So when it comes to world politics, not a whole lot else matters to the big cigars. As the Zawya.com story, by David Knott, notes:

Mohammad Hossein Adeli, Iran’s Deputy Minister of Foreign Affairs (for economic affairs), said that the recent U.S. invasion of Iraq would affect many areas, but the impact on the energy sector would be the dominant concern in the international geopolitical debate.

Just remember that people elsewhere—not just in the U.S.—are twisted and manipulated by irresponsible leaders and by stooges like Ahmed Chalabi, who fled to Iran (hmmm . . .) when his fortunes turned sour in Iraq after the U.S. invasion. Just as there is still murk surrounding the Iran-Contra affair, which involved Bush the Elder, there are plenty of questions about Chalabi and his connections with Iran during the current Bush Error. John Simpson of The Telegraph (U.K.) pondered this last spring while commenting on "Marg bar Englistan" (you guessed it: "Death to England"):

There is anger throughout Iranian society. Last week [May 2004], American soldiers in Iraq fought a battle in the world's largest Shiite cemetery, in Najaf, and damaged some of the city's holiest shrines; something which, a month ago, one American general said that no one would be stupid enough to risk doing. The maltreatment of Iraqi prisoners has caused resentment in Iran. But is the government in Teheran encouraging the anger? Some people associated with it, like Hassan Abbasi [head of Tehran's Strategic Research Center] do. But he isn't in a position of power; and those who are, are careful to do no such thing.

For all the abuses of rights and power there, Iran has a complex, sophisticated political culture. After all, it is possible, as CIA sources suggested [in May 2004], that Iranian intelligence planted the information which led the hawks in the American Department of Defense to push through the invasion of Saddam's Iraq. What cleverer way to get rid of your old enemy, and empower the silenced Shiite majority in Iraq? Could the Pentagon hawks have been so dopey? The answer can only be "perhaps".

But does this mean that most Iranians (like the great majority of Iraqis who, the Pentagon confidently expected, would welcome the Coalition troops as saviours) actually support what is being done by the Coalition in Iraq? Is it just the 20 per cent of Iranians, rock-bottom government supporters, who shout and throw stones outside the British embassy? Are the likes of Mr. Abbasi behind it all?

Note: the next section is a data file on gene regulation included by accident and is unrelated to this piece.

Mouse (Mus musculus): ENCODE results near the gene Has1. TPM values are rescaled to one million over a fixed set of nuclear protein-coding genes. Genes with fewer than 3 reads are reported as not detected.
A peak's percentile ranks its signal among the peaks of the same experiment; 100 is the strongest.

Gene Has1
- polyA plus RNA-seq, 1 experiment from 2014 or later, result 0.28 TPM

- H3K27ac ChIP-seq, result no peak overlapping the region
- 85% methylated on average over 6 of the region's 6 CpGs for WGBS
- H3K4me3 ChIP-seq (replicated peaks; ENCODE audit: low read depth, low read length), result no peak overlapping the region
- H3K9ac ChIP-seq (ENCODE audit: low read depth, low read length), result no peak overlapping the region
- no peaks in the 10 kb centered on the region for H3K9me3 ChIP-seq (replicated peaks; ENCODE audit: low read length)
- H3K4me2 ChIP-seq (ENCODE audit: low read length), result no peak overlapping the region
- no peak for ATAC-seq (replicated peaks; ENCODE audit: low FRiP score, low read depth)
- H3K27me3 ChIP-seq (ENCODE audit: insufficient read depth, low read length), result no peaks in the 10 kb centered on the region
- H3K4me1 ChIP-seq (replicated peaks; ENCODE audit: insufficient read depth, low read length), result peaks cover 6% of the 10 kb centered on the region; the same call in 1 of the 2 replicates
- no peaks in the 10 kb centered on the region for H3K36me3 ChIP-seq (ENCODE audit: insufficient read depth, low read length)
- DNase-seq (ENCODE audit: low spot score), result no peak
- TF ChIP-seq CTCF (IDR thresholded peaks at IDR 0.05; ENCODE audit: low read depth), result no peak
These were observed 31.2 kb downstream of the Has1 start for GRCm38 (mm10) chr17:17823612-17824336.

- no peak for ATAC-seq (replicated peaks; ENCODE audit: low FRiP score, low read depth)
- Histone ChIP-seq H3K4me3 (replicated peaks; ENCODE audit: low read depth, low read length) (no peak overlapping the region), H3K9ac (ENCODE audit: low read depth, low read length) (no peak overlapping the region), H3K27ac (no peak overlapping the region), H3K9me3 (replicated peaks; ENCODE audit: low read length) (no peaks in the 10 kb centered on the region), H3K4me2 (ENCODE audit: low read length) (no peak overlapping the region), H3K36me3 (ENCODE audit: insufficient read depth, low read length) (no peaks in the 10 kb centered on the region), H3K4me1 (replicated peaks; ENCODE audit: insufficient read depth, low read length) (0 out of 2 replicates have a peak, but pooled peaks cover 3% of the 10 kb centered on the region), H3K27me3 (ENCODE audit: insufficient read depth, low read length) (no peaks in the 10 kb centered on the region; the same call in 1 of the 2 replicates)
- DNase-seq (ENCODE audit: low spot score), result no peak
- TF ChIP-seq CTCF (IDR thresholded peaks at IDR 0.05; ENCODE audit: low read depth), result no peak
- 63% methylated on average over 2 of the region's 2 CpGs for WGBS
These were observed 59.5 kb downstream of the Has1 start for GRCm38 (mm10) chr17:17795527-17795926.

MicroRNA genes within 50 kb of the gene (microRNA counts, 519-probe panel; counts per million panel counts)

No. The anger against the British and Americans is widespread, and the Iranian government, though keen to use it as a political lever, is careful to stop it getting out of hand.

See, other peoples get manipulated by government and media, too. What would happen if we pawns around the world got together and discovered our common interests? In the meantime, an American in Iran like Nicholas Schmidle is liable to get a religious experience:

Even at most renowned bastion of anti-Americanism in Iran, the Friday sermon at Tehran University where thousands gather to hear the regime's weekly wrap-up of world events, some people are unconvinced by the government's rhetoric. I went there one morning eager to observe the "other half" of the Islamic Republic, the half that reveres the fundamentalism espoused by the hard-liners and the half that actually does despise "The Great Satan." After a couple of hours spiked with rousing stanzas of "Marg bar Amrika," it appeared that I discovered one of the revolution's enduring strongholds. But on the way out of the front gate, a security guard stopped me. "You are American? It is very good to meet you," he said. "I like America very much. I wish you a nice visit in Iran." As he said this, a stream of sermon-goers exited behind us, resuming chants of "Marg bar Amrika" and "Marg bar Bush."

Translated into international parlance, however, that does not mean "Death to American Cars."